How did you decide on emergency medicine?
I knew in middle school that I wanted to become a physician. But it wasn’t until I was a resident in internal medicine at the University of Colorado, Denver, that I discovered the specialty of emergency medicine. A former Boy Scout, I realized that I liked to figure out problems and fix them, especially when time is of the essence.
What is it like to practice emergency medicine?
Every shift is different, and you have to come to work ready to handle anything. Some of the cases — such as treating severe infections, broken bones and heart attacks — become pretty routine. The hardest ones are the cases that you can’t figure out what’s wrong and the patient is getting worse in front of you.
Cases in elderly patients are the most challenging to diagnose because they often have multiple chronic conditions. A patient may come in with confusion, abdominal pain and difficulty breathing, and they could have heart failure, COPD, asthma or any number of other conditions.
How has your field changed?
Previously, we’d admit someone who was sick but often didn’t have a definitive diagnosis. Now there is an expectation that we do more sleuthing before admitting someone, and we use MRIs and ultrasounds and a vast array of technology to diagnose patients with all different types of problems.
Also, patients in the younger generation are used to instantaneous information and expect diagnoses before leaving the ER.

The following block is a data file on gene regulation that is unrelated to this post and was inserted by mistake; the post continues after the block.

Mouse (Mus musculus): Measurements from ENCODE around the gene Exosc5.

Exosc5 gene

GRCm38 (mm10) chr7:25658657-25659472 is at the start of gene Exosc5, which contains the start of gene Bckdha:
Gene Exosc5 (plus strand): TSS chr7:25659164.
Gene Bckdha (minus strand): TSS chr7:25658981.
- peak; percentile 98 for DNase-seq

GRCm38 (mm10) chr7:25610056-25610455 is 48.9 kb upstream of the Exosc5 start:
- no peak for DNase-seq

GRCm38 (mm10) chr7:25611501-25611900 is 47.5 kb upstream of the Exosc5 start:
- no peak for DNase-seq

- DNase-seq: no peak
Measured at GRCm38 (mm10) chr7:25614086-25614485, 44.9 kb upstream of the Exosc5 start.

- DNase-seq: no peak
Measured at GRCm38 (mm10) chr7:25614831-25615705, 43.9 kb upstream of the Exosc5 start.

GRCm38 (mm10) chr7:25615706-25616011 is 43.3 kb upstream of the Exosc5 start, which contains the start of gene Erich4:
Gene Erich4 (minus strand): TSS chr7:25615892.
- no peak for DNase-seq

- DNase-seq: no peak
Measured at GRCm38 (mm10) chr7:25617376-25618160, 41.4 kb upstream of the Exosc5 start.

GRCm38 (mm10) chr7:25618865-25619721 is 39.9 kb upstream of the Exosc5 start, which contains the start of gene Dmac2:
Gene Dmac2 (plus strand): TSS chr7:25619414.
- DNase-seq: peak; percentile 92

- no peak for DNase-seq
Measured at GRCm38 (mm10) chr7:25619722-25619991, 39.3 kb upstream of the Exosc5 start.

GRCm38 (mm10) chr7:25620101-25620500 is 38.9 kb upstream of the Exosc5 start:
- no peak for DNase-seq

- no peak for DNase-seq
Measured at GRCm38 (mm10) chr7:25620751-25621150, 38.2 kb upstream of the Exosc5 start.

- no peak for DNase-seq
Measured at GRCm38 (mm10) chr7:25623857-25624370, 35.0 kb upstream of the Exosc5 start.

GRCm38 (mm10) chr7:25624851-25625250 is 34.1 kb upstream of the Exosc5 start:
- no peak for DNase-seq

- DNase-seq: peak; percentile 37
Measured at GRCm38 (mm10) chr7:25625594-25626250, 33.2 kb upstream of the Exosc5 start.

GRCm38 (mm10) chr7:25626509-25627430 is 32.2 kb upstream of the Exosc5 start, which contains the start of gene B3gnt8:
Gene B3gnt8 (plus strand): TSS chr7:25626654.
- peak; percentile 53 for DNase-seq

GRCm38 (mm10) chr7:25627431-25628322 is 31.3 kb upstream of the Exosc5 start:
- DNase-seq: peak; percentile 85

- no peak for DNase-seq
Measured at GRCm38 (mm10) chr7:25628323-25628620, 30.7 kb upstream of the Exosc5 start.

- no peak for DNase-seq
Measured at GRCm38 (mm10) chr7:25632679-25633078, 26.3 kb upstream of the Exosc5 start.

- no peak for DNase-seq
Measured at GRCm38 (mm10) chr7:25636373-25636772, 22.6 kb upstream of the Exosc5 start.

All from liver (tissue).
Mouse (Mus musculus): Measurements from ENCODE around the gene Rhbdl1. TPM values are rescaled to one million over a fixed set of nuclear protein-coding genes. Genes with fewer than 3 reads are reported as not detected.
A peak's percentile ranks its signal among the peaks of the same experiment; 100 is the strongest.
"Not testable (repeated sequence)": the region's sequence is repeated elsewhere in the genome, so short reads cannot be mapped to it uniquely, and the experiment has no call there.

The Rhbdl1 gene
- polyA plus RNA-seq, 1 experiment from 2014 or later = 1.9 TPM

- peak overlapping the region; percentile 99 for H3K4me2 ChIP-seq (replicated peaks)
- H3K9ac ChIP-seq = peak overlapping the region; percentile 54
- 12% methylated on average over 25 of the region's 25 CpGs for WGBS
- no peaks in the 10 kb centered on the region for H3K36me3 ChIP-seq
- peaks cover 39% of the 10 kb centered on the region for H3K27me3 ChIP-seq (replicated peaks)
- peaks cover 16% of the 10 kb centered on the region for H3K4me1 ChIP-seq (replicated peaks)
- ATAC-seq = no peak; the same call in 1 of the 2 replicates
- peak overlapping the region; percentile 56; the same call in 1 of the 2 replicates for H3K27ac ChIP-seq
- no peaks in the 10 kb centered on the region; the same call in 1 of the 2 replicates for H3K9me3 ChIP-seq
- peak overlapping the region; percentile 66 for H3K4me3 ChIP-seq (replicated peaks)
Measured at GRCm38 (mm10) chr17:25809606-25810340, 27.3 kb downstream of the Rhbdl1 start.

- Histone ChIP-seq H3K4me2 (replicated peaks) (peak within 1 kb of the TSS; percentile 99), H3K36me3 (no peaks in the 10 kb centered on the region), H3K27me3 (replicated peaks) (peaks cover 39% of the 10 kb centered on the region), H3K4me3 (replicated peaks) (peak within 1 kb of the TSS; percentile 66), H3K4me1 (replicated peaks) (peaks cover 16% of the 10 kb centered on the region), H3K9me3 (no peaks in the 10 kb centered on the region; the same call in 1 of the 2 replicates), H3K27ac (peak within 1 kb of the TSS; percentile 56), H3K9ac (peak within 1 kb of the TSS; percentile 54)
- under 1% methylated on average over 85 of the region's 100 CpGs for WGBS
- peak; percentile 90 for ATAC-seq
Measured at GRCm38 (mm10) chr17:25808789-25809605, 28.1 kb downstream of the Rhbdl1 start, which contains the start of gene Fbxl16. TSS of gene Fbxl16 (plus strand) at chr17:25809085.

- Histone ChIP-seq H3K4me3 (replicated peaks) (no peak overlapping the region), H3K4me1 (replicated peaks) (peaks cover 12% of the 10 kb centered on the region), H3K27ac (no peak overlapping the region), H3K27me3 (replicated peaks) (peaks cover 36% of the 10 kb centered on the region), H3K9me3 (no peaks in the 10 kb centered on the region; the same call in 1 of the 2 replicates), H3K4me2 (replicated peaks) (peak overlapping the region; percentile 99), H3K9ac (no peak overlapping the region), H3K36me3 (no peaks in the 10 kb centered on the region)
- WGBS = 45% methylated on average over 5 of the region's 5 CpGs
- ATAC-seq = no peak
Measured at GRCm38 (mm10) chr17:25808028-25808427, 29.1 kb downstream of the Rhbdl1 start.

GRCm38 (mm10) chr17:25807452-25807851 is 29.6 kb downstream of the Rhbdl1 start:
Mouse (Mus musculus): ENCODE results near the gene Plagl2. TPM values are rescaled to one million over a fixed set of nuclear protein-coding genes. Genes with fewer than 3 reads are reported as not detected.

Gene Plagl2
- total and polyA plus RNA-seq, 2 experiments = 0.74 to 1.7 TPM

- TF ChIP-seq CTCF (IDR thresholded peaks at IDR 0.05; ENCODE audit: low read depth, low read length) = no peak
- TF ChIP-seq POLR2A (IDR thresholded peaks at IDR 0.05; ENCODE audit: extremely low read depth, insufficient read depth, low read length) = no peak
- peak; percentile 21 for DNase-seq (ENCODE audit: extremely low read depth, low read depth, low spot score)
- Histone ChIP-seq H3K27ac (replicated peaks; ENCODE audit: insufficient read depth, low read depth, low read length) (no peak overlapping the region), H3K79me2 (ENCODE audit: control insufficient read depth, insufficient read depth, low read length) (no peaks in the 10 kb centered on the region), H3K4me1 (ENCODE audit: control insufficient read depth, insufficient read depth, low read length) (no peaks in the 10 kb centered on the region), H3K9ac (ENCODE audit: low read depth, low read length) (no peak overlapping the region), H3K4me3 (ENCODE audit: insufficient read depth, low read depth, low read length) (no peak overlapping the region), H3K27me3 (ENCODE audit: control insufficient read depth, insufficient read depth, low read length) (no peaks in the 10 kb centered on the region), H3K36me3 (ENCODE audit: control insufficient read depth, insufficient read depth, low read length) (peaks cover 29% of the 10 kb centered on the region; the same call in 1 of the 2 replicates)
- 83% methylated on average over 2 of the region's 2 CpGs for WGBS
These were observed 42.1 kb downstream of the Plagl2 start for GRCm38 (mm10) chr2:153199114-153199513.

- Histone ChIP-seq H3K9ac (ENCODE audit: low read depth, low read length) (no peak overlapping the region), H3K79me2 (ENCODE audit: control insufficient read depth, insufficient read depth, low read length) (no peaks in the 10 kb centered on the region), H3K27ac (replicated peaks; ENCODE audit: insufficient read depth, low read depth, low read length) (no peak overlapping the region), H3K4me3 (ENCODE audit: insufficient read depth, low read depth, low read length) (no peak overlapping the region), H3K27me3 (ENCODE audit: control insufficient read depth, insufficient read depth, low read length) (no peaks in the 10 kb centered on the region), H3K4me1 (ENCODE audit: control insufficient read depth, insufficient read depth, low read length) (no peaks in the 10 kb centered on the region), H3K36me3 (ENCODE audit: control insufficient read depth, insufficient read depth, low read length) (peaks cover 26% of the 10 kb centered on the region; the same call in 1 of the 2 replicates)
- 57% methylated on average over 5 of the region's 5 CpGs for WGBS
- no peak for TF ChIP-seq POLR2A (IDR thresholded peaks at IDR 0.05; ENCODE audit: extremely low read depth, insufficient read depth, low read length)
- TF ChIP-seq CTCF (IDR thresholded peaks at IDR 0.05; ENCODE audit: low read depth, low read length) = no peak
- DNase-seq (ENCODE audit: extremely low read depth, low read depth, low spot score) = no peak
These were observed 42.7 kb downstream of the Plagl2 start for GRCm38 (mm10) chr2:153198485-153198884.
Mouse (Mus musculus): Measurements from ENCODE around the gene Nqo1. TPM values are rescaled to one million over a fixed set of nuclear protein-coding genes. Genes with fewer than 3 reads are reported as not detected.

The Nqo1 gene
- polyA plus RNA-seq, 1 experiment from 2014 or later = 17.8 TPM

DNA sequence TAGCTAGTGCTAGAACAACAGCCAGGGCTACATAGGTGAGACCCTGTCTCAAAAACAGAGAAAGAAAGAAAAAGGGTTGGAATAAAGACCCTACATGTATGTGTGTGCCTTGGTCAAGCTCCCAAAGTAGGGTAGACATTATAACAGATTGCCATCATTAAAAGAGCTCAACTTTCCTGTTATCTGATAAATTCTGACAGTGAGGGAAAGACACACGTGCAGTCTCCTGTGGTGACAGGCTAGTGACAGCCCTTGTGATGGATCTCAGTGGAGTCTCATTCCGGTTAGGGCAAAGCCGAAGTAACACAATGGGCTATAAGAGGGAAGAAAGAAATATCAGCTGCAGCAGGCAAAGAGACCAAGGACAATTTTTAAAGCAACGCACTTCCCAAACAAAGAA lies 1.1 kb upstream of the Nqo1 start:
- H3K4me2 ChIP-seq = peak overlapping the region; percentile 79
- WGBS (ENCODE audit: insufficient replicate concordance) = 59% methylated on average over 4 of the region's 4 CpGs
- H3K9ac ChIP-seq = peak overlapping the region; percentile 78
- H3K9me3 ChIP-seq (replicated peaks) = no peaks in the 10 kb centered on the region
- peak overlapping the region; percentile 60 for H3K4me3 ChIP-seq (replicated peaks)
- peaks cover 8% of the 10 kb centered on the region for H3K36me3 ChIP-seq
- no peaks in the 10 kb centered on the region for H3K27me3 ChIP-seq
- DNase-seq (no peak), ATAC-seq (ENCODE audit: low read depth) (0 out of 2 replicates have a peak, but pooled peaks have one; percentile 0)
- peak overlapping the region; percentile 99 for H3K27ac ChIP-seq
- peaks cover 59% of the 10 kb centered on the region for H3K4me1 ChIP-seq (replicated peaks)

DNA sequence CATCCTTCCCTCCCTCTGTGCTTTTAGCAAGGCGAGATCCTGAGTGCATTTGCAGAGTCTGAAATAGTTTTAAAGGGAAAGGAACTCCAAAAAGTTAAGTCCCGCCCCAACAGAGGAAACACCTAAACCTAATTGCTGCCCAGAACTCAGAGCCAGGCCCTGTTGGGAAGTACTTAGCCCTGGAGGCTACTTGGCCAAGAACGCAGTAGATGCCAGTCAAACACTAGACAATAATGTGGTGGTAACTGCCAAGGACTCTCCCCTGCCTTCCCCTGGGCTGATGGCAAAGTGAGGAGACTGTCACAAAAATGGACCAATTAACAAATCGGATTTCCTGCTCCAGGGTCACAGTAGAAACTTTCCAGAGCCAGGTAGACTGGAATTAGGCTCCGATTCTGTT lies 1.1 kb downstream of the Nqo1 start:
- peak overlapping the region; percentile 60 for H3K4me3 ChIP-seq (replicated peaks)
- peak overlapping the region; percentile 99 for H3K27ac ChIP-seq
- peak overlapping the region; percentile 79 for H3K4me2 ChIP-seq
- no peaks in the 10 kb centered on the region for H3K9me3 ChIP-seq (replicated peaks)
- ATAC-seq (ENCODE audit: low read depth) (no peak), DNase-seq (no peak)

You are treating patients who are in very vulnerable situations. What effect does that have on you day after day?
We are taught in medical school to be empathetic but to try not to take the person’s situation personally. That’s sometimes easier said than done.
I also think taking care of people when they are at their most vulnerable makes you work harder and be the best that you can be. You realize that child could be your kid or niece or nephew or neighbor. It’s the same with adults. You realize that patient could be your parent or grandparent.
Is there a case that sticks with you?
Cases with young people stick with you in particular. I remember treating a little boy who had been in a van that rolled over while coming off a highway ramp. When he got to the emergency room, he was coding from chest trauma and had blood all over his face and airway. Normally I would have used a tool to intubate him, but I had to intubate him with my fingers because there was so much blood and debris in his mouth and throat. We got him to the operating room, and he survived.
How does your disaster medicine work help you when you are taking care of patients in the emergency room?
When I come back from a disaster scene, I don’t sweat the small stuff. I have just left a place where people are living in tents and don’t have medical resources. They are focused on finding loved ones and food and housing. These experiences help you refocus on priorities and make you grateful to have water, power and the technology and resources to care for our patients.
Tell us about your personal life.
My wife, whom I met at Boston College, teaches math at St. Louis Community College-Forest Park. We have three children: Justin, an aerospace engineer in New Zealand; Robyn, a third-grade teacher in Minnesota; and Corinne, a psychiatric social worker in Missouri. After raising three children, my wife and I are just beginning to take some trips as a couple. We recently visited my son in New Zealand, where we saw lots of sheep, penguins and dolphins. We also went whitewater rafting and kayaking.